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LWN.net Weekly Edition for May 23, 2013
An "enum" for Python 3
An unexpected perf feature
LWN.net Weekly Edition for May 16, 2013
A look at the PyPy 2.0 release
LCA: The X-men speak
Posted Feb 12, 2013 14:20 UTC (Tue) by marduk (subscriber, #3831)
It does for specific use cases. If you are a developer coding on a 3D first-person shooter game in emacs then it's probably fine. If you then want to *play* that game, then I think shared memory is not enough. Moreover, what if you had one of those hybrid laptops and wanted to switch from the Intel GPU to the Nvidia one mid-play (although that may be possible now, but it sounds like maybe not). If/when the server can talk directly to the GPU *and* hot-plug them then that makes it easier do to things like this (easier albeit not easy) than if there is an intermediate server that can at best share memory with the server that owns the hardware.
The question though is what to do when there is no GPU attached and the clients are still running... perhaps you would need a virtual GPU layer or something like that.
Anyway that was my "dream". I realize that there are some solutions out there that kinda do what my dream is, but usually they do so inefficiently or require patches/workarounds for non-trivial use cases.
Posted Feb 12, 2013 16:20 UTC (Tue) by drag (subscriber, #31333)
Instead of the server doing the rendering all the rendering is handled by the clients. The clients themselves talk to the GPU via whatever API they feel like using and then render their output to a off screen buffer.
Then all the 'display server' has to do at this point, besides handle the grunt work of doing things like handling inputs and modesetting, is flip the client buffer and composite the display.
With a little bit effort then it should be possible to kill the 'display server' and then have another 'display server' be able to grab the client application's output buffer.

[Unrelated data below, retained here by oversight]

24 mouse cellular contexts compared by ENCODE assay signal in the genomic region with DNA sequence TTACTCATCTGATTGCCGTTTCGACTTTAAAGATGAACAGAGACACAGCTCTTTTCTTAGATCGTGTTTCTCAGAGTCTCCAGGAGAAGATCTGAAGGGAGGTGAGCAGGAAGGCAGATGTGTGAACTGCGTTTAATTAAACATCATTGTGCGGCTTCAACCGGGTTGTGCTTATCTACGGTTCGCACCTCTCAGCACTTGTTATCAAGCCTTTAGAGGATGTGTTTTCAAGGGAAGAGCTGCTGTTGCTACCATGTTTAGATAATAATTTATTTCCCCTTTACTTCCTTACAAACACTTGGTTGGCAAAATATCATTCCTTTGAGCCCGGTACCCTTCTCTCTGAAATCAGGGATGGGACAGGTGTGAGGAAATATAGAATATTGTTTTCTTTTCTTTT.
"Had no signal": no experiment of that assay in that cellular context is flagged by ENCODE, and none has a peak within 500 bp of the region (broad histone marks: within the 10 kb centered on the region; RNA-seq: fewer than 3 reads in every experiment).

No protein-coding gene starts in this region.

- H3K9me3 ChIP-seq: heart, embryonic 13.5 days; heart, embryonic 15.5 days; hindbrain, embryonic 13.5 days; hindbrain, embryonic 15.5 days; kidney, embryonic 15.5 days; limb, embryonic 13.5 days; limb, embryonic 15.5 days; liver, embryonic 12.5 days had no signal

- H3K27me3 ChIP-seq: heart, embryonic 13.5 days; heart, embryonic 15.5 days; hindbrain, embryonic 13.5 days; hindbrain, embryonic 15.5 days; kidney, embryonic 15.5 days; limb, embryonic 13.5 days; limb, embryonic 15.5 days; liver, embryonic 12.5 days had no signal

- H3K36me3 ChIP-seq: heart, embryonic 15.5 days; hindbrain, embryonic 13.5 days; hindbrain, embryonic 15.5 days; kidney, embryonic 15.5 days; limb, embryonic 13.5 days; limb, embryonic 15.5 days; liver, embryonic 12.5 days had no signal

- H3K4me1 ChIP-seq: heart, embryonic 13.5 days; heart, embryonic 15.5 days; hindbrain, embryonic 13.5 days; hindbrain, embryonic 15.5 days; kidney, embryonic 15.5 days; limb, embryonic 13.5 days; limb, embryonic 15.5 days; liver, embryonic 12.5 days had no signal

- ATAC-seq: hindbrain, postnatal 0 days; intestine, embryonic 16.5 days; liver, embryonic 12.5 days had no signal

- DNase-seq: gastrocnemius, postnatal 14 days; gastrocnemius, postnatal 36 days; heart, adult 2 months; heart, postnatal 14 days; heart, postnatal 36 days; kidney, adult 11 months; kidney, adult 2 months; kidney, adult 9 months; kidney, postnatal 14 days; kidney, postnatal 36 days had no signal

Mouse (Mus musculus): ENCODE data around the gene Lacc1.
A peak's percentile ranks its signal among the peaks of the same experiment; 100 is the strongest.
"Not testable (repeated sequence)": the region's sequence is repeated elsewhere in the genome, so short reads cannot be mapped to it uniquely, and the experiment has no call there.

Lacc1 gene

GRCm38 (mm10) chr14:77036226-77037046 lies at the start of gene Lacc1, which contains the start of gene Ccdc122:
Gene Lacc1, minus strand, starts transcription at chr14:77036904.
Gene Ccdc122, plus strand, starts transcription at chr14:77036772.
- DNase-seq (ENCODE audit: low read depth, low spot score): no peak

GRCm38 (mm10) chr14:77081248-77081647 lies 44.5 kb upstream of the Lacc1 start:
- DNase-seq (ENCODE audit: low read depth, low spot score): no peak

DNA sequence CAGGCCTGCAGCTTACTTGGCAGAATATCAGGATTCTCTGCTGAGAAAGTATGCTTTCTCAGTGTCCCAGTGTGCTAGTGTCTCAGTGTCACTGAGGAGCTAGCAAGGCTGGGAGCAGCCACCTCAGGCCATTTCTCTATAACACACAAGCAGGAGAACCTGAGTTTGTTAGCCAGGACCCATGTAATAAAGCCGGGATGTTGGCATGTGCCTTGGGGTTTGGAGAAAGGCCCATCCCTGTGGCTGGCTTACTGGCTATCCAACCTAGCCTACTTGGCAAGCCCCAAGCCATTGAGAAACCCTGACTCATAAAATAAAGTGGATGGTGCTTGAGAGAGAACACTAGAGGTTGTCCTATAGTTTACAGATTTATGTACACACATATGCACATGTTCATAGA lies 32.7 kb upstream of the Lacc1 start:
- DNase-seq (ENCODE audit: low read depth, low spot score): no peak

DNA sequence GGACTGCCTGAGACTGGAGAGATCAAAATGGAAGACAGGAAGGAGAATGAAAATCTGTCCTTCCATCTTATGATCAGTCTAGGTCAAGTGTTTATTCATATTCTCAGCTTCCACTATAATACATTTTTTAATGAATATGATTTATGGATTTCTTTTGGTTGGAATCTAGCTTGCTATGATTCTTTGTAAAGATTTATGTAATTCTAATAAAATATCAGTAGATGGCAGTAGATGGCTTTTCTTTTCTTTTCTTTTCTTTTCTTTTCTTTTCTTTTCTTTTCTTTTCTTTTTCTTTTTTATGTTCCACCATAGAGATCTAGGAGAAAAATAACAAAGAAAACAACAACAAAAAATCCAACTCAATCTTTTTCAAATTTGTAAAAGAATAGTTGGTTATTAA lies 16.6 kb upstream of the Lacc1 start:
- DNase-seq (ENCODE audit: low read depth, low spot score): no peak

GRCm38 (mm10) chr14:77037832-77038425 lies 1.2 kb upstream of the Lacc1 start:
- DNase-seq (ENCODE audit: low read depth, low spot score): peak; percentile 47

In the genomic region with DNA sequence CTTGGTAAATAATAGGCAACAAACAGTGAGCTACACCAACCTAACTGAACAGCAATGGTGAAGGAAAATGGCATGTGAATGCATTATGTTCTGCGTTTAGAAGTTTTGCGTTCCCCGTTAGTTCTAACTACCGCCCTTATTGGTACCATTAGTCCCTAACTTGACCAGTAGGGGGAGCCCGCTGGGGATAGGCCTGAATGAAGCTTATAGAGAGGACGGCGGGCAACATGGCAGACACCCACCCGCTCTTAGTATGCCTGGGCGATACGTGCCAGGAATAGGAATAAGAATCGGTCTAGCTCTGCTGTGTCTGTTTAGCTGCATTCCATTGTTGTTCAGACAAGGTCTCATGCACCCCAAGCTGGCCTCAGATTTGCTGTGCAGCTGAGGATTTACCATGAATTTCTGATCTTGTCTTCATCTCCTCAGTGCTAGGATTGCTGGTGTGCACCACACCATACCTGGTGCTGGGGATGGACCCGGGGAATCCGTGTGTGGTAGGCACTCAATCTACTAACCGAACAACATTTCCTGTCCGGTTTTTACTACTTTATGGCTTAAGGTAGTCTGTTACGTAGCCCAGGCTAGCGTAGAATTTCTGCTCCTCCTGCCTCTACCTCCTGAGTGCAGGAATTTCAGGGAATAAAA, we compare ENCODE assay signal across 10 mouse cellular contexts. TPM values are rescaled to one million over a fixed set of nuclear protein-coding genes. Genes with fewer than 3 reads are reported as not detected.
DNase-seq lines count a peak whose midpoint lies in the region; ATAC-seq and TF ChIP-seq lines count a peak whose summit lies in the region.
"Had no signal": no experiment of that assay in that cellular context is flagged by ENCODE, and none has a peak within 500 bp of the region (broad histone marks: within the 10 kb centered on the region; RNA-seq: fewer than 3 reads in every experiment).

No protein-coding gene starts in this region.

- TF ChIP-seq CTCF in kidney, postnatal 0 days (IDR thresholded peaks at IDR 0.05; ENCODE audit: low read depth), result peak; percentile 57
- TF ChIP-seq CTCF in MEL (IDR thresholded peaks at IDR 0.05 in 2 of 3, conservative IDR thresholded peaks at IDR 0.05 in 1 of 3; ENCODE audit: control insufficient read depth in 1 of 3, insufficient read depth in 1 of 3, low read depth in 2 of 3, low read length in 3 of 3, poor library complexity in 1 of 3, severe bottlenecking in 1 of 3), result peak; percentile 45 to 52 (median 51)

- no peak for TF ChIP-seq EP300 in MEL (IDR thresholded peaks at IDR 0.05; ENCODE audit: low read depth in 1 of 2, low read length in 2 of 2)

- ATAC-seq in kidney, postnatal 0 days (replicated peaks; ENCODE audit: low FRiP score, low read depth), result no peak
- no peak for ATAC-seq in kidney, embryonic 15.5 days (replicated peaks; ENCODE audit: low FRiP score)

Taking that and extending the idea further it should then be possible for you to take the client application's buffer it's rendering to, perform some sort of efficient streaming image compression, and then send that output over the network.
It may need slightly more bandwidth then traditional X, but it would still benefit from accelerated rendering (especially if your image compression can be accelerated) and would be virtually unaffected by latency... which is with X is it's Achilles's heal.
You could then have a single application on your desktop and then seamlessly transfer it to your phone or anything else running on any network. No special effort needed on the side of the application developer and you still get acceleration and all that happy stuff.
All theoretical at this point, of course.
/end wayland troll
Posted Feb 12, 2013 18:58 UTC (Tue) by dlang (✭ supporter ✭, #313)
Posted Feb 12, 2013 20:42 UTC (Tue) by drag (subscriber, #31333)
Is it going to be a big win for you to distribute the rendering of the applications?
It seems to me that the sort of applications were the bulk of the resources is put into the final rendering (video games, video playback, and the like) are exactly the sort of things that X11 is terrible at and is all done by direct rendering when possible.
Posted Feb 21, 2013 11:34 UTC (Thu) by mmarq (guest, #2332)
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